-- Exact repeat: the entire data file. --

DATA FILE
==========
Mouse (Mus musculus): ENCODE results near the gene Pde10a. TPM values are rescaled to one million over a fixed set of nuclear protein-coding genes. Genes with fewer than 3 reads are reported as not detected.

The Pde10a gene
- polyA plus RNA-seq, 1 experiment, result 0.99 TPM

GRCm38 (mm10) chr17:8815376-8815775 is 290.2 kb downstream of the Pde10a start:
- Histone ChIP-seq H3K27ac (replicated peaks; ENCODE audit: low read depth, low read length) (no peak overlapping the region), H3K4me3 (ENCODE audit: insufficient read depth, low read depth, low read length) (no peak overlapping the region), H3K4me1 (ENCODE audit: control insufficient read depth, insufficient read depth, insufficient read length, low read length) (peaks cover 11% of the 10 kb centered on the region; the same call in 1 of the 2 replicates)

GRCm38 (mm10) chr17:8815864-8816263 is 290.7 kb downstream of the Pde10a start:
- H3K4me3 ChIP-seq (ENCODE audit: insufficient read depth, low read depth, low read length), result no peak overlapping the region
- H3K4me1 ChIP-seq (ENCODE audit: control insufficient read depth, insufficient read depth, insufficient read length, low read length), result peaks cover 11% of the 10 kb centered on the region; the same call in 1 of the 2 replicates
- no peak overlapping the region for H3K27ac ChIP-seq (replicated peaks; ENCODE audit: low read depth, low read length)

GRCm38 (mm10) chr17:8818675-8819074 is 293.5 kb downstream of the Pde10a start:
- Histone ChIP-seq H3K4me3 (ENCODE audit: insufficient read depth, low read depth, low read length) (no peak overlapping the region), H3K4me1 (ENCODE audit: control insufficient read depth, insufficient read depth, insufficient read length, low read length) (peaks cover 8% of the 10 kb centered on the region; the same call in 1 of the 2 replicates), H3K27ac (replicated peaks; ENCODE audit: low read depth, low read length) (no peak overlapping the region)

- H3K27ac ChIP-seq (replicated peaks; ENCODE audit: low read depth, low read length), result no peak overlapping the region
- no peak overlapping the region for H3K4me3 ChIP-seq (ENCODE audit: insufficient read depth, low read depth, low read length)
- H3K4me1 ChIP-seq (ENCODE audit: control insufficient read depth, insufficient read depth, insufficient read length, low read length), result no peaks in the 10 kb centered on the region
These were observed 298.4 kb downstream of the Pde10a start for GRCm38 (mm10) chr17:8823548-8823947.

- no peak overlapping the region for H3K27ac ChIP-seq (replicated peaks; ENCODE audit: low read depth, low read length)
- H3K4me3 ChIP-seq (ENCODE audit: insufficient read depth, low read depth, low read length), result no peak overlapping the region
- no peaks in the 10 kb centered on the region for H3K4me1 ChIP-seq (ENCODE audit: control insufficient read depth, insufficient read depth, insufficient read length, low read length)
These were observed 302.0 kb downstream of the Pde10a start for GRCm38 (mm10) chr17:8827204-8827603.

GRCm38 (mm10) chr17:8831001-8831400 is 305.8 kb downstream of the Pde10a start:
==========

Mouse (Mus musculus): ENCODE results near the gene Pde10a. TPM values are rescaled to one million over a fixed set of nuclear protein-coding genes. Genes with fewer than 3 reads are reported as not detected.

The Pde10a gene
- polyA plus RNA-seq, 1 experiment, result 0.99 TPM

GRCm38 (mm10) chr17:8815376-8815775 is 290.2 kb downstream of the Pde10a start:
- Histone ChIP-seq H3K27ac (replicated peaks; ENCODE audit: low read depth, low read length) (no peak overlapping the region), H3K4me3 (ENCODE audit: insufficient read depth, low read depth, low read length) (no peak overlapping the region), H3K4me1 (ENCODE audit: control insufficient read depth, insufficient read depth, insufficient read length, low read length) (peaks cover 11% of the 10 kb centered on the region; the same call in 1 of the 2 replicates)

GRCm38 (mm10) chr17:8815864-8816263 is 290.7 kb downstream of the Pde10a start:
- H3K4me3 ChIP-seq (ENCODE audit: insufficient read depth, low read depth, low read length), result no peak overlapping the region
- H3K4me1 ChIP-seq (ENCODE audit: control insufficient read depth, insufficient read depth, insufficient read length, low read length), result peaks cover 11% of the 10 kb centered on the region; the same call in 1 of the 2 replicates
- no peak overlapping the region for H3K27ac ChIP-seq (replicated peaks; ENCODE audit: low read depth, low read length)

GRCm38 (mm10) chr17:8818675-8819074 is 293.5 kb downstream of the Pde10a start:
- Histone ChIP-seq H3K4me3 (ENCODE audit: insufficient read depth, low read depth, low read length) (no peak overlapping the region), H3K4me1 (ENCODE audit: control insufficient read depth, insufficient read depth, insufficient read length, low read length) (peaks cover 8% of the 10 kb centered on the region; the same call in 1 of the 2 replicates), H3K27ac (replicated peaks; ENCODE audit: low read depth, low read length) (no peak overlapping the region)

- H3K27ac ChIP-seq (replicated peaks; ENCODE audit: low read depth, low read length), result no peak overlapping the region
- no peak overlapping the region for H3K4me3 ChIP-seq (ENCODE audit: insufficient read depth, low read depth, low read length)
- H3K4me1 ChIP-seq (ENCODE audit: control insufficient read depth, insufficient read depth, insufficient read length, low read length), result no peaks in the 10 kb centered on the region
These were observed 298.4 kb downstream of the Pde10a start for GRCm38 (mm10) chr17:8823548-8823947.

- no peak overlapping the region for H3K27ac ChIP-seq (replicated peaks; ENCODE audit: low read depth, low read length)
- H3K4me3 ChIP-seq (ENCODE audit: insufficient read depth, low read depth, low read length), result no peak overlapping the region
- no peaks in the 10 kb centered on the region for H3K4me1 ChIP-seq (ENCODE audit: control insufficient read depth, insufficient read depth, insufficient read length, low read length)
These were observed 302.0 kb downstream of the Pde10a start for GRCm38 (mm10) chr17:8827204-8827603.

GRCm38 (mm10) chr17:8831001-8831400 is 305.8 kb downstream of the Pde10a start: